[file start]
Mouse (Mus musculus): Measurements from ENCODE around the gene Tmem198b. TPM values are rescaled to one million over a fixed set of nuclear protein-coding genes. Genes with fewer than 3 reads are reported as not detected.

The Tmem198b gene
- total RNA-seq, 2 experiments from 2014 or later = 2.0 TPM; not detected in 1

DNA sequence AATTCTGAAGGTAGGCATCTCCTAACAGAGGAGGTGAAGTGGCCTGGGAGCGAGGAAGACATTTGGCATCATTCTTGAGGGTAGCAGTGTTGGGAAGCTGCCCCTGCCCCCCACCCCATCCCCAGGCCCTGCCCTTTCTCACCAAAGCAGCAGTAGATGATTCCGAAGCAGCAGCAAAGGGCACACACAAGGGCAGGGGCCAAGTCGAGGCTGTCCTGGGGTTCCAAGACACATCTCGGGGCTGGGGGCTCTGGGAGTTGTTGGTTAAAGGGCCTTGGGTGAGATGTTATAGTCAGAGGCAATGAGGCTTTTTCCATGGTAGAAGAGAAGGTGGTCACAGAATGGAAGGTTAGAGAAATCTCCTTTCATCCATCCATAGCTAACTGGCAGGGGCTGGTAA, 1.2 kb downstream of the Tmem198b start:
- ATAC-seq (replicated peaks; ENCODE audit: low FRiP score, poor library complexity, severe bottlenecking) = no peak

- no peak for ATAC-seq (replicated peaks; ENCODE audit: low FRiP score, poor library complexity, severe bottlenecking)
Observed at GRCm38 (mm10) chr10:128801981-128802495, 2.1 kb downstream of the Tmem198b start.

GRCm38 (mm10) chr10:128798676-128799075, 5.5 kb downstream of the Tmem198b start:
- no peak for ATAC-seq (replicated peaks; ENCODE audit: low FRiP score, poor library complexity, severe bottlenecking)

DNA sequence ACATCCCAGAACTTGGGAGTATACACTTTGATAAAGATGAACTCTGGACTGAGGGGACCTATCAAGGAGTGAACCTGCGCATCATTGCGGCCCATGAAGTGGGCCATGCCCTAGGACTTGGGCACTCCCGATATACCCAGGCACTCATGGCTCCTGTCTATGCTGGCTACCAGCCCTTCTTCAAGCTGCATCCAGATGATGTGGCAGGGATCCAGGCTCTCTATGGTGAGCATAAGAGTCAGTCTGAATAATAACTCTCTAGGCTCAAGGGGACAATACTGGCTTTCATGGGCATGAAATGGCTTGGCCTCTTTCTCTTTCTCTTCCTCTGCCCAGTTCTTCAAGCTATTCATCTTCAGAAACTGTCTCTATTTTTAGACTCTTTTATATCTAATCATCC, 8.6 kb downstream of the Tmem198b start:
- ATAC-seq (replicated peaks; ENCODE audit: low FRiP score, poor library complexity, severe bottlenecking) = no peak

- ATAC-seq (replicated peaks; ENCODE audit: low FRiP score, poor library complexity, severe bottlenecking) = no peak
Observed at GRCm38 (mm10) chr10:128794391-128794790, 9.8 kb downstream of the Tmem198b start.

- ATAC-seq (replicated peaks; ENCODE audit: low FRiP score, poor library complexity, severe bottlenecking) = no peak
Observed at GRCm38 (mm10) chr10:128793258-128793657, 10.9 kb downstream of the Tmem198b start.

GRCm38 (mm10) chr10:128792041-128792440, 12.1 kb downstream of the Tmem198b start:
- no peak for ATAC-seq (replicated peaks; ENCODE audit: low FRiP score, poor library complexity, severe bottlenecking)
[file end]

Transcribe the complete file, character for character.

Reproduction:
Mouse (Mus musculus): Measurements from ENCODE around the gene Tmem198b. TPM values are rescaled to one million over a fixed set of nuclear protein-coding genes. Genes with fewer than 3 reads are reported as not detected.

The Tmem198b gene
- total RNA-seq, 2 experiments from 2014 or later = 2.0 TPM; not detected in 1

DNA sequence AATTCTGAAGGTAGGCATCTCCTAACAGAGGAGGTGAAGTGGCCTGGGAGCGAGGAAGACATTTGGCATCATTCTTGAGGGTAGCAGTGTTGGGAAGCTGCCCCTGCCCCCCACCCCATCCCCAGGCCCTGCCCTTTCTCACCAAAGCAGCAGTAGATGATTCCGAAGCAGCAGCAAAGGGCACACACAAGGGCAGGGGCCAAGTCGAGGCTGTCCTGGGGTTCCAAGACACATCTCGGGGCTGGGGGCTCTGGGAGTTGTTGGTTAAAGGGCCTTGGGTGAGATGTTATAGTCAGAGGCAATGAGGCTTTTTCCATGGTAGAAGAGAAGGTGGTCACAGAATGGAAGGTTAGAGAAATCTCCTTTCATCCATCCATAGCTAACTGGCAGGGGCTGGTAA, 1.2 kb downstream of the Tmem198b start:
- ATAC-seq (replicated peaks; ENCODE audit: low FRiP score, poor library complexity, severe bottlenecking) = no peak

- no peak for ATAC-seq (replicated peaks; ENCODE audit: low FRiP score, poor library complexity, severe bottlenecking)
Observed at GRCm38 (mm10) chr10:128801981-128802495, 2.1 kb downstream of the Tmem198b start.

GRCm38 (mm10) chr10:128798676-128799075, 5.5 kb downstream of the Tmem198b start:
- no peak for ATAC-seq (replicated peaks; ENCODE audit: low FRiP score, poor library complexity, severe bottlenecking)

DNA sequence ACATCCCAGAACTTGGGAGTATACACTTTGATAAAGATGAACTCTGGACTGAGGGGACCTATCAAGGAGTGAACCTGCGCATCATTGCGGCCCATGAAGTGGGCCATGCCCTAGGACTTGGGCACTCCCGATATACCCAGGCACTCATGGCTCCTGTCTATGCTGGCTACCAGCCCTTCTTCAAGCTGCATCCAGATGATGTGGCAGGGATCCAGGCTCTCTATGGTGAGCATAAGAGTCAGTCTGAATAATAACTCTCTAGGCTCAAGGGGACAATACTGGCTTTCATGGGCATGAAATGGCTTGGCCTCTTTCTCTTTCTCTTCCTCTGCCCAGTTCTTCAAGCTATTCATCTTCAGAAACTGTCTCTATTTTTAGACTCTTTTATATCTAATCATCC, 8.6 kb downstream of the Tmem198b start:
- ATAC-seq (replicated peaks; ENCODE audit: low FRiP score, poor library complexity, severe bottlenecking) = no peak

- ATAC-seq (replicated peaks; ENCODE audit: low FRiP score, poor library complexity, severe bottlenecking) = no peak
Observed at GRCm38 (mm10) chr10:128794391-128794790, 9.8 kb downstream of the Tmem198b start.

- ATAC-seq (replicated peaks; ENCODE audit: low FRiP score, poor library complexity, severe bottlenecking) = no peak
Observed at GRCm38 (mm10) chr10:128793258-128793657, 10.9 kb downstream of the Tmem198b start.

GRCm38 (mm10) chr10:128792041-128792440, 12.1 kb downstream of the Tmem198b start:
- no peak for ATAC-seq (replicated peaks; ENCODE audit: low FRiP score, poor library complexity, severe bottlenecking)